Sir: I worked as a GP through the Thatcher, Major, Blair, and Brown eras, apart from a spell as an A&E doctor, and never experienced such a depressing and worrying time for the NHS as now (‘Wrong diagnosis’, 10 January). There was frequently strain on the service from underfunding, but not the crisis we are now experiencing across the country, proving to me fundamental mismanagement and policy errors.
When this government finally revealed its NHS ‘reforms’, which were kept quiet before the 2010 election, I was convinced the health service was under great threat, and that the electorate was being deviously misled. This crisis was predicted in the risk register, which Andrew Lansley refused to publish. It is a direct result of the cuts, closures, mergers, reduction in beds, insufficient staff and chaotic management; above all, it is the result of those in charge knowing the cost of everything but the value of nothing. They have been driven by the misguided ideology of marketisation. A study from Keele University estimates that £10 billion a year is wasted — enough to adequately plug the funding gap.
The NHS has been chronically underfunded since 1948, but I have never before thought those in charge wanted to destroy it. If this government is given another term, it will be able to finish the job. The great British public must wake up to what they are about to lose.
Dr Paul Hobday
Sneaks on the line
Sir: Matthew Parris worries that we have all turned into sneaks (10 January). I enjoy Graham Norton as well, both as an agony aunt in print and on the radio; but I suspect that the ‘holier than thou’ reaction about whether or not to report to the police someone who has had too much to drink at a dinner party is due more to the type of person who phones in. I reckon if you ask a random 20 Brits in the street, you would get the more mixed and liberal response Matthew Parris was expecting.
Annabel von Hofmannsthal
Great men, bad husbands
Sir: All men have failings and great men often have great failings (‘The physics widow’, 10 January). A question that has for long engaged me is whether a great man is great because of his failings or in spite of them. Horatio Nelson treated his wife badly and betrayed the hospitality and trust of Hamilton but was undoubtedly a very great man. Would that vision, courage and singleness of purpose which made him a superb leader of men have been possible if he had set a higher priority on being a caring and faithful husband? Is this a conflict sited deep in male psychology?
I am afraid great men seem often to fall short of Tanya Gold’s standards and perhaps Stephen Hawking is one of them; but could he have been other than he is?
Revd John Leaworthy
Sir: Toby Young has uncharacteristically failed to recognise that the Turing of The Imitation Game is a new example of the time-honoured mad professor (‘Autism and the Turing fallacy’, 10 January). We see this type in the endless repeats of The Big Bang Theory, in which the character Sheldon Cooper demonstrates all the characteristics of this Turing: rudeness, vanity, naivety and intellectual brilliance.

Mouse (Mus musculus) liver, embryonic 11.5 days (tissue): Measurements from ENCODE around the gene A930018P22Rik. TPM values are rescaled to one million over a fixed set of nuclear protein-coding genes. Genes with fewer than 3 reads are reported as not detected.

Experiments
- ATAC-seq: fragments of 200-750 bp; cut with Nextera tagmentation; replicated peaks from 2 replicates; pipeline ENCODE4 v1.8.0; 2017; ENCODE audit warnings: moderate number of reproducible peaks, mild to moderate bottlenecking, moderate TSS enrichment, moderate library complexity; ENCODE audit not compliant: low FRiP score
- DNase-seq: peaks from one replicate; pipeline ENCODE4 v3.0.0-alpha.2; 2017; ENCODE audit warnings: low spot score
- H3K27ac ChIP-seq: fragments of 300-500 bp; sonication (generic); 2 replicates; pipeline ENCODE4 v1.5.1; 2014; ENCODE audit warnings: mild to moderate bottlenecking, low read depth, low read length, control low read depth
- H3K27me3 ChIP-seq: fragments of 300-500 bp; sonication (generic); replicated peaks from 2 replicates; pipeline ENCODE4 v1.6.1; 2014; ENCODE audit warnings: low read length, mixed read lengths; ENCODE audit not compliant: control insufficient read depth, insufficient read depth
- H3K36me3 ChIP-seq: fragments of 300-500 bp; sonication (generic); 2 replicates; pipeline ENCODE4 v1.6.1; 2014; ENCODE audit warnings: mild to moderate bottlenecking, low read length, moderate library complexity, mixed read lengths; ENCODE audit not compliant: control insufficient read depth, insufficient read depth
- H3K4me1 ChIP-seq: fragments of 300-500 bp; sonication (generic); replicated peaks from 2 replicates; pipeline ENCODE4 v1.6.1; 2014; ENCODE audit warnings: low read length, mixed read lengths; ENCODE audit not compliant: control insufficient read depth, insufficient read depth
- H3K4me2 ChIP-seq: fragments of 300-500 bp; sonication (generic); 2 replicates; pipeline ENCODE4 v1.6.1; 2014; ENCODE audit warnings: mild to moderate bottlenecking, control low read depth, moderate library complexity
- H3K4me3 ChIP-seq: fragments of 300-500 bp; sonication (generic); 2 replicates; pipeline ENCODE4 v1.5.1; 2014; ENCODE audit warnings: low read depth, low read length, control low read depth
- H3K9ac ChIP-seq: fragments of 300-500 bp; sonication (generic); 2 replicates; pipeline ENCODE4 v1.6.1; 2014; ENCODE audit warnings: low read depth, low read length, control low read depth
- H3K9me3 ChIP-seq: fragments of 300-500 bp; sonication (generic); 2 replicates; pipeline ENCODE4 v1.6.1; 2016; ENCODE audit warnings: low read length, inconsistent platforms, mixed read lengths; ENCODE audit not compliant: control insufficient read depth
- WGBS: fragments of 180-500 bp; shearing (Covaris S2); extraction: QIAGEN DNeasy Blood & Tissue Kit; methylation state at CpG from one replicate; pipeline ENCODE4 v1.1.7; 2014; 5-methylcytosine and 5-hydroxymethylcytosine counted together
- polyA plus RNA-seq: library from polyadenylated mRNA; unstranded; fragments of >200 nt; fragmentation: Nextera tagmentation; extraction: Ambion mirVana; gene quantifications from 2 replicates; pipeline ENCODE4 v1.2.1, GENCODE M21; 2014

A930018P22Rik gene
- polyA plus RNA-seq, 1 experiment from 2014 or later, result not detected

I note there was also a recent successful TV adaptation of Professor Branestawm, much-loved eccentric boffin of my youth. Then there is Back to the Future, with Christopher Lloyd’s memorable performance as the mad genius and DeLorean-loving Dr Emmett Brown. I don’t think there’s any call for outrage merely because The Imitation Game isn’t as funny as these other works.
Sir: Perhaps Mark Mason’s call centre operative was Irish (‘Get over yourself’, 10 January). We use that expression all the time and it wouldn’t be noticed at all here. Our use of the word comes from the Irish language, as we say ‘tu fein’ (yourself) and ‘me fein’ (myself). British readers will be familiar with Sinn Fein (ourselves). Perhaps himself should get out more.
The crux of the matter
Sir: Tim Hudson (Letters, 10 January) need not worry about any English invasion of Tuscany. Depictions of the Resurrection in western art frequently show the Risen Christ holding a white pennant that flutters from a long cross-shaped pole (crux longa) that has a red cross at the staff end of it. The device symbolises the shed blood of the dead Jesus and the purity of the Risen Lord of Easter, and has nothing to do with the military martyr Saint George, nor indeed with the Church of England.
The image can be found on the altarpieces carved from Nottingham alabaster in the 14th century, but perhaps the most exhilarating picture is that provided by Titian for the triptych on the high altar of St Nazaro and St Celso in Brescia in which the wind fluttering through the flag speaks powerfully of the force of the Holy Spirit.
Father Nicholas Cranfield
Sir: Nicky Haslam’s reference to the exoticism of American female names (Diary, 10 January) calls to mind the reminiscences of the science fiction writer Frederik Pohl. Following his induction into the US Army in 1943, Pohl spent a lot of time playing golf with (and being regularly beaten by) ‘a very fine-looking and highly smart blonde divorcee from Florida named Zenobia Qualls Grizzard’.
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